Big, supportive, comfortable leather seats provide a creamy center for the 9-7X.
An impressive in-dash six-disc sound system is both loud and clear.
Saab purists, rejoice. Unlike the short-lived 9-2X (a thinly disguised Subaru Impreza WRX wearing the Saab nametag), the 9-7X has its ignition cylinder right where Saabs have always had them: Between the front seats. That, in addition to the sport-styled seats and chrome-ringed gauges, helps reinforce the European performance mindset while contrast stitching, wood-like trim and familiar air vents help further differentiate the 9-7X as a premium European-like vehicle. Interior space is as generous as you'd expect from a mid-size SUV, and the big leather seats are comfortable.
Given that most of its exterior panels are borrowed from its domestic-branded cousins, Saab's designers did an excellent job of giving the 9-7X its own identity. Key differentiators include a familiar three-port grille, wraparound-look rear glass and sporty 18-inch aluminum wheels. Combined with sleek bumper treatments, an inch-lower ride height and tastefully flared wheel arches, the 9-7X comes across as far sportier and more sophisticated than any of the vehicles with which it shares so much. The 9-7X Aero features a more aggressive look, with a tighter suspension and big 20-inch alloy wheels. The view from behind includes silver, clear-lens taillights that evoke Chevy's smaller and less-exclusive SUV, the Equinox. And, a trailer hitch beneath a Saab logo may seem odd.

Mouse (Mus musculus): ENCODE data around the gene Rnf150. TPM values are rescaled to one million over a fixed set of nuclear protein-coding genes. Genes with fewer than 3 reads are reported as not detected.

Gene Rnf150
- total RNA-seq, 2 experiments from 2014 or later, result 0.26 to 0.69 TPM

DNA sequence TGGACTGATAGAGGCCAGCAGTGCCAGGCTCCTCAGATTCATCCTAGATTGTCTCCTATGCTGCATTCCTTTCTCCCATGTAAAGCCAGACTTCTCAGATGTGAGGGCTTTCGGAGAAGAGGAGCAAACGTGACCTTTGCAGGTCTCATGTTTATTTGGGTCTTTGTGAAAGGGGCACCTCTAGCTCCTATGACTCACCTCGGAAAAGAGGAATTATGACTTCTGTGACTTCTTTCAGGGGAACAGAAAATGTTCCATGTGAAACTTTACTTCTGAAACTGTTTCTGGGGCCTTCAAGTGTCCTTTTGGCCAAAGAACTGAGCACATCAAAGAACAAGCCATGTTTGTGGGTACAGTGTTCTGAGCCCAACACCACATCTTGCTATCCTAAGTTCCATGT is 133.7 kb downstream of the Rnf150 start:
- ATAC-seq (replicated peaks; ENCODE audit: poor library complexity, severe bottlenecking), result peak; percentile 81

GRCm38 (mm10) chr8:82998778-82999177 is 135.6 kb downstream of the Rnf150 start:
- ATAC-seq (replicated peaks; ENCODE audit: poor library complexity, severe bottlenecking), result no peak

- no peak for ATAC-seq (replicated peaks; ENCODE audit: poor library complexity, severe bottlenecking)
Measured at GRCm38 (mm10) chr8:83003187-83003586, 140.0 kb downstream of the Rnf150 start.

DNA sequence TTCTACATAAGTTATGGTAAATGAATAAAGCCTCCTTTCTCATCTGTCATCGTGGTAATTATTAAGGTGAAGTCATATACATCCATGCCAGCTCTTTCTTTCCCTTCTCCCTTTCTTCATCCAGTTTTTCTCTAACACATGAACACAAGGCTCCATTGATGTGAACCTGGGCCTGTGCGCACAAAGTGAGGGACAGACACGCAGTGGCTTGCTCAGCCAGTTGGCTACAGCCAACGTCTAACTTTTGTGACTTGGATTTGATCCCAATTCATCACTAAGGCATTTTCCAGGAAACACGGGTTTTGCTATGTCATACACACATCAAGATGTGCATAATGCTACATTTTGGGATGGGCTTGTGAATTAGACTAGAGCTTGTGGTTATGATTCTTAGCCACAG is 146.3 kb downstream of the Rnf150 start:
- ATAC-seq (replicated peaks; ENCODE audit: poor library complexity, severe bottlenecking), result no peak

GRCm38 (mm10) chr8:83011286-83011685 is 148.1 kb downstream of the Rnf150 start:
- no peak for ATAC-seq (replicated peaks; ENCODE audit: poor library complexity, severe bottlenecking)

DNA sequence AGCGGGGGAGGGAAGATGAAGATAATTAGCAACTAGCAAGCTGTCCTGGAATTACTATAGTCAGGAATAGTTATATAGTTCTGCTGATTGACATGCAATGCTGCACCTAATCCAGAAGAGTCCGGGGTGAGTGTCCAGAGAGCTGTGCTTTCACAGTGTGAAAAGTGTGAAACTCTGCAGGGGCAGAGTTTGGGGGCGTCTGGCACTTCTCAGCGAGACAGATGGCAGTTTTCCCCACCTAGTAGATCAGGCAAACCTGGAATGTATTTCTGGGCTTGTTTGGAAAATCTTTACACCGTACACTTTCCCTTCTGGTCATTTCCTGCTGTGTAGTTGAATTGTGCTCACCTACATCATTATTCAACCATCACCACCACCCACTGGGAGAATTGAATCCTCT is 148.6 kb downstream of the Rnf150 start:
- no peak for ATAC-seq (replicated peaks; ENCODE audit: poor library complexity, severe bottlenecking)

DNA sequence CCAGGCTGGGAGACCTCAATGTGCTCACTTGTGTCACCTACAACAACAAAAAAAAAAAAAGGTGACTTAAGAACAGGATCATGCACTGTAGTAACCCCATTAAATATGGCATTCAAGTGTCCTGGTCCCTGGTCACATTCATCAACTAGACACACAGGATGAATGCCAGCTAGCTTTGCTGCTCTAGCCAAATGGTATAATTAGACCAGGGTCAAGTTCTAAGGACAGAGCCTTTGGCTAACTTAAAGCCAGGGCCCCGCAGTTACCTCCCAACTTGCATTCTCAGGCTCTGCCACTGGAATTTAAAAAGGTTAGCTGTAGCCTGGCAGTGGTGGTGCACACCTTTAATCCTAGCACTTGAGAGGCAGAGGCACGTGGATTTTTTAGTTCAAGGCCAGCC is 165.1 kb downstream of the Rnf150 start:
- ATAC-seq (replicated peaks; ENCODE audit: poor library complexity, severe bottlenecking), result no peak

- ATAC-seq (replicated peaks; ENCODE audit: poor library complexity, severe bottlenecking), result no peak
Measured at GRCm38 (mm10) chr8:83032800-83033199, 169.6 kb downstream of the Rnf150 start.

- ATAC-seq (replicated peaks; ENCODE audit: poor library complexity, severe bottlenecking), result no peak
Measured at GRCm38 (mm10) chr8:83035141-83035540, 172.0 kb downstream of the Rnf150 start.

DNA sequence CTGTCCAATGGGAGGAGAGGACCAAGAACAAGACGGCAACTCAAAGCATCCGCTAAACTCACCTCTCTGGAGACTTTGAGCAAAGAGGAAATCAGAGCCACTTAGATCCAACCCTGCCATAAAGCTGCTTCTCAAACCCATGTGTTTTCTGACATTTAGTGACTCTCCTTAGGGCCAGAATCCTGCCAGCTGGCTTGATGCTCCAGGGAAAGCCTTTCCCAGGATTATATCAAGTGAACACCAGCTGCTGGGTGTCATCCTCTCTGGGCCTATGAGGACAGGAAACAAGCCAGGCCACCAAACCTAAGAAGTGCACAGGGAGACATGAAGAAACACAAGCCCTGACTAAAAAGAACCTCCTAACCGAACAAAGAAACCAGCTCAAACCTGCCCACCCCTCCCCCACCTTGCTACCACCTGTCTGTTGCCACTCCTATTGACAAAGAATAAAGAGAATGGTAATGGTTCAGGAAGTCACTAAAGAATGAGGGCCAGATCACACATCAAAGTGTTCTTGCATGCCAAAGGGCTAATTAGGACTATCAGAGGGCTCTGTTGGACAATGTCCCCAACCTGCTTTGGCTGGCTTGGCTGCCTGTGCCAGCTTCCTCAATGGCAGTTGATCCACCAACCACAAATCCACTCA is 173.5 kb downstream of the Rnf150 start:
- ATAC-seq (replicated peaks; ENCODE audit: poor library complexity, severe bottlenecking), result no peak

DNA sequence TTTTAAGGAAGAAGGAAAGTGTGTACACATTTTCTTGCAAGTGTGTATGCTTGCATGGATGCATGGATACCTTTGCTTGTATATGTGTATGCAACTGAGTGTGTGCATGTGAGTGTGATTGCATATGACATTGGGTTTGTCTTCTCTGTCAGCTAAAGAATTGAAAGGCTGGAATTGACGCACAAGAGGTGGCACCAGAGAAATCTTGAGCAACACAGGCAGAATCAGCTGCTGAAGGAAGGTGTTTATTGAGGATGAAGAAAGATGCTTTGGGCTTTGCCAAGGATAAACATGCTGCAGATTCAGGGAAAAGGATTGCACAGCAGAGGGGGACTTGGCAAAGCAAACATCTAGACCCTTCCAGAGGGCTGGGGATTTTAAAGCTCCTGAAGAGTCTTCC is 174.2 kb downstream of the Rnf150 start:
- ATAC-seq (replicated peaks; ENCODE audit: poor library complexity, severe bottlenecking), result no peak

A base Saab 9-7X 4.2i is complete with a full stock of standard equipment that includes a 4.2-liter six-cylinder engine, four-speed automatic transmission, all-wheel drive, leather seats, wood-like trim, moonroof, Bose audio with in-dash six-disc changer, XM Satellite Radio, OnStar, dual-zone automatic climate control, power windows, locks and mirrors, heated power front seats, steering wheel-mounted audio controls, load-leveling rear air suspension and 18-inch alloy wheels. Standard safety equipment includes StabiliTrak electronic stability control, anti-lock brakes (ABS) and front and side-curtain airbags.